Supported in part by NSF grants CCF-0829754 and DMS-0652521
This is one of a series of Ubiquity articles addressing the question "What is Computation?" Alan Turing , in his seminal 1936 paper On computable numbers, with an application to the Entscheidungsproblem , directly answers this question by describing the now classic Turing machine model. The Church-Turing thesis is simply stated.
Everything computable is computable by a Turing machine.
The Church-Turing thesis has stood the test of time, capturing computation models Turing could not have conceived of, including digital computation, probabilistic, parallel and quantum computers and the Internet. The thesis has become accepted doctrine in computer science and the ACM has named its highest honor after Turing. Many now view computation as a fundamental part of nature, like atoms or the integers.
So why are we having a series now asking a question that was settled in the 1930s?
A few computer scientists nevertheless try to argue that the thesis fails to capture some aspects of computation. Some of these have been published in prestigious venues such as Science , the Communications of the ACM  and now as a whole series of papers in ACM Ubiquity. Some people outside of computer science might think that there is a serious debate about the nature of computation. There isn't.
Peter Denning wrote the introductory article "What is Computation?" for the Ubiquity series . He raised three questions about the applicability of the thesis.
1. Turing formulated his definition for the specific case of evaluating functions (computing numbers). Those computations terminate after a finite number of steps. Today we have many computations that persist indefinitely, such as operating systems and web services. Does Turing's definition cover this case?
2. Analog computation seems to be an historical loose end. The analog computer uses continuous signals to represent physical quantities. Does Turing's definition cover these computations?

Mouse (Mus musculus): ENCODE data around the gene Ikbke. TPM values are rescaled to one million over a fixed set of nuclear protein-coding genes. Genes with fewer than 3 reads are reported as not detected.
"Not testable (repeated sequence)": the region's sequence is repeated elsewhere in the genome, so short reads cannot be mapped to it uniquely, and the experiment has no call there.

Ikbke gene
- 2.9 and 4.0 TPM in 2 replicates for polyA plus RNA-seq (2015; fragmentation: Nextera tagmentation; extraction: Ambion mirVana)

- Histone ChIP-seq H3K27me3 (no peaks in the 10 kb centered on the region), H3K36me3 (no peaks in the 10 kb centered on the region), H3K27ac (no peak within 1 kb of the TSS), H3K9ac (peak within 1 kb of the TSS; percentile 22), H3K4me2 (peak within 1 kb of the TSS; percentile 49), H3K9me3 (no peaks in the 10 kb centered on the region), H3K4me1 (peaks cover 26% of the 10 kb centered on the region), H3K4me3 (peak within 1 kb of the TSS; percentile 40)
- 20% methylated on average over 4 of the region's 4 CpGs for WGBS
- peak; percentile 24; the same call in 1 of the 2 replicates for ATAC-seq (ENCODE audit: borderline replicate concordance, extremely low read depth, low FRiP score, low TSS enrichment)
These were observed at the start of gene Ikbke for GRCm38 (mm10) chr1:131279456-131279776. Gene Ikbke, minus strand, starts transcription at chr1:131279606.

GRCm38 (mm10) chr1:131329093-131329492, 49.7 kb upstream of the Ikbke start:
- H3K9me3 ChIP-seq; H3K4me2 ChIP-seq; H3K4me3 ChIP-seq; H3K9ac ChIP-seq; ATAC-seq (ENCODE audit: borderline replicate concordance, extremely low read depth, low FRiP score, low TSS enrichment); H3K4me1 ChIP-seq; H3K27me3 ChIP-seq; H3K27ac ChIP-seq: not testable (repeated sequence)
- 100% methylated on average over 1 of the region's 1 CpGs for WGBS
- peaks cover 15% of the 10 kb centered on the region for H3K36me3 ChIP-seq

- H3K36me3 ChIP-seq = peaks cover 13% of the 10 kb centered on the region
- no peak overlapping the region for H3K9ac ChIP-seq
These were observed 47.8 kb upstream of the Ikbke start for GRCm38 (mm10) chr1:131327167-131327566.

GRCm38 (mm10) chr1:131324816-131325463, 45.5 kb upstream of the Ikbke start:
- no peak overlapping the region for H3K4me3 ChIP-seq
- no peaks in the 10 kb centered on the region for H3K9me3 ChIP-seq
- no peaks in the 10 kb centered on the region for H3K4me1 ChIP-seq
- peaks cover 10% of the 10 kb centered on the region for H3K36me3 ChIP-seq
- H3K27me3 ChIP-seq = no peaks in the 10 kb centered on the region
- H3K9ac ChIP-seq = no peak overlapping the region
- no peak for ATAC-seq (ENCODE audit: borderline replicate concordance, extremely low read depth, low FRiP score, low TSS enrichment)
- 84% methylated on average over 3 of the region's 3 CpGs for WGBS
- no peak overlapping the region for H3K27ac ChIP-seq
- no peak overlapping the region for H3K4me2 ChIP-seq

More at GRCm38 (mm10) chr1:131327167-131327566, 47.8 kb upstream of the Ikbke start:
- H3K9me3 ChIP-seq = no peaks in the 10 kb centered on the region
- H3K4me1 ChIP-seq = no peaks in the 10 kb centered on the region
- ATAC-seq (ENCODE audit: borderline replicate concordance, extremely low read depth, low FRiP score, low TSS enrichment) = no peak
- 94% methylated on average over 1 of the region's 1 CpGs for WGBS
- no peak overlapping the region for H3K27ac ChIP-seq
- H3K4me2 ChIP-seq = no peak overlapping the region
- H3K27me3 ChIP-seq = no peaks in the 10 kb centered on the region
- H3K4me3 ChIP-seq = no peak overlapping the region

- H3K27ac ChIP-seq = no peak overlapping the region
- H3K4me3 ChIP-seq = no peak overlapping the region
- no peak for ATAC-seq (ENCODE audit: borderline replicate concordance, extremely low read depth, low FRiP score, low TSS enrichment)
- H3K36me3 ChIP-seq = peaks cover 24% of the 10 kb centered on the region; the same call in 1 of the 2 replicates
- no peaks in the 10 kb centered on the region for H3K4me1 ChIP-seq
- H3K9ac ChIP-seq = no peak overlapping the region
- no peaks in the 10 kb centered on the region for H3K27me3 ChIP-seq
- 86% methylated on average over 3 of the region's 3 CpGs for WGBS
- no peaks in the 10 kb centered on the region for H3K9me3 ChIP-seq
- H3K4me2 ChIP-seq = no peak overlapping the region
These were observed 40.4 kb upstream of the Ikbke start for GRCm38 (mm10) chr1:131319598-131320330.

3. Today we have scientists discussing natural information processes and possible natural computations. Turing's definition seems to apply to computations generated by machines. Does his definition cover computations from natural processes?
In none of these cases do we need to modify Turing's definition or even make new arguments.
Let's start with Denning's third question. Turing defined his machine not to model physical digital computers, which didn't exist in 1936, but to model the thinking process of a human. But even if Turing didn't think about natural computational processes, these processes are still nicely captured by his model. In fact the argument that there are natural computational processes rest on the observation that these processes act like Turing's model.
Denning's first question about finite versus infinite behavior stems from a common confusion between the notions of computation and computable numbers. As Turing states in his beautifully written justification of the Turing machine [4, Section 9]
No attempt has yet been made to show that the "computable" numbers include all numbers which would naturally be regarded as computable. All arguments which can be given are bound to be, fundamentally, appeals to intuition, and for this reason rather unsatisfactory mathematically. The real question at issue is "What are the possible processes which can be carried out in computing a number?"
Computation is about process, about the transitions made from one state of the machine to another. Computation is not about the input and the output, point A and point B, but the journey. Turing uses the computable numbers as a way to analyze the power and limitations of computation but they do not reflect computation itself. You can feed a Turing machine an infinite digits of a real number (Siegelmann ), have computers interact with each other (Wegner-Goldin ), or have a computer that perform an infinite series of tasks (Denning ) but in all these cases the process remains the same, each step following Turing's model.
Denning's second question asks about analog computers that use continuous signals to represent a possibly infinite number of states and transitions. Turing anticipated that issue as well [4, Section 9].